Captain Marvel #5 (Published by Marvel Comics; Review by Marlene Bonnelly; ‘Rama Rating: 8 out of 10): Captain Marvel is a self-proclaimed “woman of war,” and don’t you forget it! With the mystery surrounding the planet Torfa and its settlers finally unraveling, Carol has taken it upon herself to be their champion — even though they might not want her to be. Though this issue may stall in some places, DeConnick has done an excellent job of creating believable tension between both individual characters and their respective groups. Add to that a completely unforeseen plot twist, and you have a truly enjoyable installment full of adventure, betrayal and plenty of bruised egos. With Lopez’s clean, expressive art and perfectly moody colors, this story is quickly becoming one of my favorites of Carol’s. Our favorite blonde pilot set out to find herself in the vastness of space and, given how much her attitude and moral compass has developed over the span of just a few issues, it seems she’s already accomplishing that.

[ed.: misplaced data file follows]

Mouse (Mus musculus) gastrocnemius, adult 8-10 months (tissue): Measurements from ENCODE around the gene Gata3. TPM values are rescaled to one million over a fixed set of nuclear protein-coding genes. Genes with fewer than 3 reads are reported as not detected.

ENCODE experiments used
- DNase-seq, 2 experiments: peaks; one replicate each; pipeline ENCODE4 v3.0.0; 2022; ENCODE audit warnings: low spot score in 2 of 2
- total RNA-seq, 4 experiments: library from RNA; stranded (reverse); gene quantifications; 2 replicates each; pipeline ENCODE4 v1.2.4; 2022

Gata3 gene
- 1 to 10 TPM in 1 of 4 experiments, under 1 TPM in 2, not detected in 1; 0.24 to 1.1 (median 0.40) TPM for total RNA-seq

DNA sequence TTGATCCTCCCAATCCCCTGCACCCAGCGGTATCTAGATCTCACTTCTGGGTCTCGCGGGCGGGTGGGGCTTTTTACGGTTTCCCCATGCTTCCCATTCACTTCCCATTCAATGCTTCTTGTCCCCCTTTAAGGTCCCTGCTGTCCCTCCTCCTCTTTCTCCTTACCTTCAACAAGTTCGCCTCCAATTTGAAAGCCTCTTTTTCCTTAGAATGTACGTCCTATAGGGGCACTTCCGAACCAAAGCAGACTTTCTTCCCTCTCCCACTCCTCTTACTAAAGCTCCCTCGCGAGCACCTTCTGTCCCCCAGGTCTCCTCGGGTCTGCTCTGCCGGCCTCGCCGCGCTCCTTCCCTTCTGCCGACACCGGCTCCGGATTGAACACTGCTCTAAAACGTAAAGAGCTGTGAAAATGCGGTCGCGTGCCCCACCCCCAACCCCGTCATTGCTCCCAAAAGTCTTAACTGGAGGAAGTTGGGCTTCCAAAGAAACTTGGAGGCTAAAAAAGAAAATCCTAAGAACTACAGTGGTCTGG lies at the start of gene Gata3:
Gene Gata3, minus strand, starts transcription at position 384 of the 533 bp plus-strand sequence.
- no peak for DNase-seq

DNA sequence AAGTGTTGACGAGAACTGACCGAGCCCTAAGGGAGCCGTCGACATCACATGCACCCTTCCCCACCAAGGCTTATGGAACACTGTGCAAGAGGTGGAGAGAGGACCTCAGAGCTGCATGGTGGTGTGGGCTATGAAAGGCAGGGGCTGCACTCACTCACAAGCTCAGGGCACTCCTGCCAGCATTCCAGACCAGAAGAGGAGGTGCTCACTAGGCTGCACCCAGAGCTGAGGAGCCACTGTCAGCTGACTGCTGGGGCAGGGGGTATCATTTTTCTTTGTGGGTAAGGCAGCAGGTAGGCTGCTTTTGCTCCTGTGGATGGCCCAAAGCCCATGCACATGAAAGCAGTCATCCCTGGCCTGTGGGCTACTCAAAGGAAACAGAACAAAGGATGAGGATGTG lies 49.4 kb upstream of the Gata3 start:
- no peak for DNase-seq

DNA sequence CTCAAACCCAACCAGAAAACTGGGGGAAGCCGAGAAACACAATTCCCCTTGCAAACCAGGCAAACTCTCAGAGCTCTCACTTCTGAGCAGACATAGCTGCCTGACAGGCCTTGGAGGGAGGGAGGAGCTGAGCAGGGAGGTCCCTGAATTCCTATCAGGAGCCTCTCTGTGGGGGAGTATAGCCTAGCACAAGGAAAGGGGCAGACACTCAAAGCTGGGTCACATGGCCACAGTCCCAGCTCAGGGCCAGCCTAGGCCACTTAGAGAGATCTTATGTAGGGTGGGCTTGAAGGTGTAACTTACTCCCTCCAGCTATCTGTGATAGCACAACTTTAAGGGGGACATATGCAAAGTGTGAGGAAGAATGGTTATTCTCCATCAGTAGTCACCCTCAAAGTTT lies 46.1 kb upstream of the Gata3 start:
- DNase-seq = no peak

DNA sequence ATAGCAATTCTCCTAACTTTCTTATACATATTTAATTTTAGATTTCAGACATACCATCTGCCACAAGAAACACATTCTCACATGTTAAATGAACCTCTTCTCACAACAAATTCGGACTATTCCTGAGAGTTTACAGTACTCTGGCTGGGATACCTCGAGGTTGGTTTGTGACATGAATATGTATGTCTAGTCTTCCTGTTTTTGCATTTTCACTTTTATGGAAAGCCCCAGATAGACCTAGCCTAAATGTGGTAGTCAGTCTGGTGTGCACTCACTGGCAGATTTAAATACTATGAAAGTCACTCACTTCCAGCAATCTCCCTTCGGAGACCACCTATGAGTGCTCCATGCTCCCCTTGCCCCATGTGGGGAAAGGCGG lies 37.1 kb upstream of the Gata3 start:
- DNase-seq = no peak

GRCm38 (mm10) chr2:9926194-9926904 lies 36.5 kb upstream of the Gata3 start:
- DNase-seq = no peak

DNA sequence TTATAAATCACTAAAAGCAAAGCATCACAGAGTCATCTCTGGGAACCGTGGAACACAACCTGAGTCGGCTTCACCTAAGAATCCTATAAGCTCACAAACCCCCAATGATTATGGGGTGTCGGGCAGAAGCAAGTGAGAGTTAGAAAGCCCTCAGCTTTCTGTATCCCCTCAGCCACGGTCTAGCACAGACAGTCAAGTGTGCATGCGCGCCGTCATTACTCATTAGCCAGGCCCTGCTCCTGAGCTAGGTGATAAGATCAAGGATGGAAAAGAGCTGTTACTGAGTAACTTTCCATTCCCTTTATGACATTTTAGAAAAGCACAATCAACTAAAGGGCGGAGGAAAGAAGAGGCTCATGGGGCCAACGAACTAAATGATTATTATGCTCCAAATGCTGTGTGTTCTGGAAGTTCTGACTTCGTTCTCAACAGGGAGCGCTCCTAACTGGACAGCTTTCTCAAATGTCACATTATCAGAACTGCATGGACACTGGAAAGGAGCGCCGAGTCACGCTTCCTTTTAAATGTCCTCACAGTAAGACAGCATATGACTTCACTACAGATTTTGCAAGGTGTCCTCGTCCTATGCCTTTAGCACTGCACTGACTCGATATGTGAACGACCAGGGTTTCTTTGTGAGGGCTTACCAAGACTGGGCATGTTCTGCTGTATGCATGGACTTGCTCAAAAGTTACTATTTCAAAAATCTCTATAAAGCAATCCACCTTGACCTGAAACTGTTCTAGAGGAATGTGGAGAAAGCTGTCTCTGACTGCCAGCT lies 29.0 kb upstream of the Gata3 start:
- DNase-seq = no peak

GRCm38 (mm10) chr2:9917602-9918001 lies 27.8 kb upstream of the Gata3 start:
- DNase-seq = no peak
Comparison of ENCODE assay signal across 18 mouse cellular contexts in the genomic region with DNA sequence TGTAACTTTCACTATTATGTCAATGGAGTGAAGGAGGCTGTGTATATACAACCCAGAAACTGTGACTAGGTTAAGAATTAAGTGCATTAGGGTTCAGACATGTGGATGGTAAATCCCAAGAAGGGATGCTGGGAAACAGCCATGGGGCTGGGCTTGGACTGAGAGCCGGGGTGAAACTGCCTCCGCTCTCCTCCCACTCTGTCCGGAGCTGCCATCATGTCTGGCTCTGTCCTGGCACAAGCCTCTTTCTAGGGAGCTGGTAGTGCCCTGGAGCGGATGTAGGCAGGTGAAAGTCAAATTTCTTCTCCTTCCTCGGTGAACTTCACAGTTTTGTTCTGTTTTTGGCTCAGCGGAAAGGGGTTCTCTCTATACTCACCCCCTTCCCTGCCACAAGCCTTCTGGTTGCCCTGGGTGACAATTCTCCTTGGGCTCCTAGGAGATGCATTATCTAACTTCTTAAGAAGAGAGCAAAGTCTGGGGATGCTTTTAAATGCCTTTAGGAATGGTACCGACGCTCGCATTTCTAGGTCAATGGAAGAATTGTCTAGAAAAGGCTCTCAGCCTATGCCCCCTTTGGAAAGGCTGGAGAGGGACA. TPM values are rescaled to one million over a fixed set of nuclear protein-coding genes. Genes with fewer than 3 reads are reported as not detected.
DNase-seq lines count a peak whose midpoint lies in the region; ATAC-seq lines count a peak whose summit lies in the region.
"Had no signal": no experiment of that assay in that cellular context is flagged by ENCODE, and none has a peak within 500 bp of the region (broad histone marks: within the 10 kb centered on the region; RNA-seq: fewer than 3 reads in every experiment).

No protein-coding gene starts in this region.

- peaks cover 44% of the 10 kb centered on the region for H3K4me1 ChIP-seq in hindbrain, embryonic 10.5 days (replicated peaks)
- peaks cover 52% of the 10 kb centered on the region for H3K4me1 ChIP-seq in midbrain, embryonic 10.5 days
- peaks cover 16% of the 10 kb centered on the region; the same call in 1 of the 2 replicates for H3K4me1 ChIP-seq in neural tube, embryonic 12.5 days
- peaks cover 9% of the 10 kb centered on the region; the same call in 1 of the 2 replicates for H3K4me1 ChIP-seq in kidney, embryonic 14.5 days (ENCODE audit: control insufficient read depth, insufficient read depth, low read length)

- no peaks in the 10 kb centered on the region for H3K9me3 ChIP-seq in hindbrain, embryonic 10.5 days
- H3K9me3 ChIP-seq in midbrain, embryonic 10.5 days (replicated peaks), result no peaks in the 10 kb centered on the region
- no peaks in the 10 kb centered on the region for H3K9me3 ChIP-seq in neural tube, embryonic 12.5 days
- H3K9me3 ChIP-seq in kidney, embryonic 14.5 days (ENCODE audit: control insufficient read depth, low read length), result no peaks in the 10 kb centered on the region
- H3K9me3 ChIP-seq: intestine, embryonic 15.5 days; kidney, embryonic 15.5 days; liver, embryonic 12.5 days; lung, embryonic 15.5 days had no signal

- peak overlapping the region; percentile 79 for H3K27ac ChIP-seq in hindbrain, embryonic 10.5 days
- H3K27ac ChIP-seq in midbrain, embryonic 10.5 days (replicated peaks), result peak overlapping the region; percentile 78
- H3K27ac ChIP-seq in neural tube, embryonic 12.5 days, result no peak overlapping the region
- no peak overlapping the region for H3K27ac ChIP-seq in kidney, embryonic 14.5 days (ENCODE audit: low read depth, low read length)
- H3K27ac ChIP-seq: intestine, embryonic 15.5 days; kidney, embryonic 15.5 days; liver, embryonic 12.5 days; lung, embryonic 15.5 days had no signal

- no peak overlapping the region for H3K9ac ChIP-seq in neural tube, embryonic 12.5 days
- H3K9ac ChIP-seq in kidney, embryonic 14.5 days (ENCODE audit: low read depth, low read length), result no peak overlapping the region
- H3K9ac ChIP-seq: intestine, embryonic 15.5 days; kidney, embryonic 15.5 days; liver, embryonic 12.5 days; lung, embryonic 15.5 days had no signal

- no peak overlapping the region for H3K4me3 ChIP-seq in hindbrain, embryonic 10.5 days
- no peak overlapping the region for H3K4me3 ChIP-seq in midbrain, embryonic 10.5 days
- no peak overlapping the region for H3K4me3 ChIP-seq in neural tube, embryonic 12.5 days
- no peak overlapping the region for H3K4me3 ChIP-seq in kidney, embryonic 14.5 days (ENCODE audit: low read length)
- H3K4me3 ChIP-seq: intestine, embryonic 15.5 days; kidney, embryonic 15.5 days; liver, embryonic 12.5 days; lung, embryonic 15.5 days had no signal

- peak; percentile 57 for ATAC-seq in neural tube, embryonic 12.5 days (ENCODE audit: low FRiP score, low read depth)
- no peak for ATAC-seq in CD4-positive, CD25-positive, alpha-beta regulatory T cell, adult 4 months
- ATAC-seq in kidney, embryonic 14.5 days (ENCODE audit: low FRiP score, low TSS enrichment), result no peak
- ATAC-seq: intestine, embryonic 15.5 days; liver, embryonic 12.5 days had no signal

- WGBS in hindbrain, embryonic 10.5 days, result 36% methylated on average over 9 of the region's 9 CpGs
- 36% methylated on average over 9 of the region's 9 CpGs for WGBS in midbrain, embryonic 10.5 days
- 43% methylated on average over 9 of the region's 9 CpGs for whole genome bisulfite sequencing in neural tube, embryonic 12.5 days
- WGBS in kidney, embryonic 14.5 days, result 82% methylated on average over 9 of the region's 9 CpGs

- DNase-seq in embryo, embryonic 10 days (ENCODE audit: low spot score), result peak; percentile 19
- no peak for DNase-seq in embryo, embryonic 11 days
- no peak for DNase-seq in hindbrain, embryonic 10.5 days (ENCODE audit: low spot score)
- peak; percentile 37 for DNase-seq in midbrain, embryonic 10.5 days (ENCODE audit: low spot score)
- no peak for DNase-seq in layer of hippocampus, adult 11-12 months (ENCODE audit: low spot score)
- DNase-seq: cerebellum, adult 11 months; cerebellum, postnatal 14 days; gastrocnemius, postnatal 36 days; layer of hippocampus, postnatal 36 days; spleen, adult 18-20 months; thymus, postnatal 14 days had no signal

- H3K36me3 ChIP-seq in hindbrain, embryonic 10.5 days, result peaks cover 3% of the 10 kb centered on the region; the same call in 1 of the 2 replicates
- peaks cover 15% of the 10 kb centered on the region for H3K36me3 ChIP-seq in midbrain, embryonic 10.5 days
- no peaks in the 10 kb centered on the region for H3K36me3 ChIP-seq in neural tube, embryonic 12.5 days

New Suicide Squad #1 (Published by DC Comics; Review by Jake Baumgart; 'Rama Rating: 4 out of 10): Restarting the series at #1 right after the cancellation of the previous series seems to suggest something was not working - a revamp was needed with a new team of characters and a #1 to freshen up a lagging title. Then how do you explain New Suicide Squad #1? Not much is changed - Harley and Deadshot are all still there, and are joined by Deathstroke, Manta and walking redundancy Joker’s Daughter. Even the premise of the book is exactly the same. The real shame here is the art by Jeremy Roberts. Clearly a student of the '90s Image-era of comics, Roberts can draw some mean gritted teeth and cheekbones, but the action looks so stiff it’s as if they took photos of action figures were being thrown on the floor. Sure, a failing title could always use a shot in the arm, but New Suicide Squad #1 isn't it.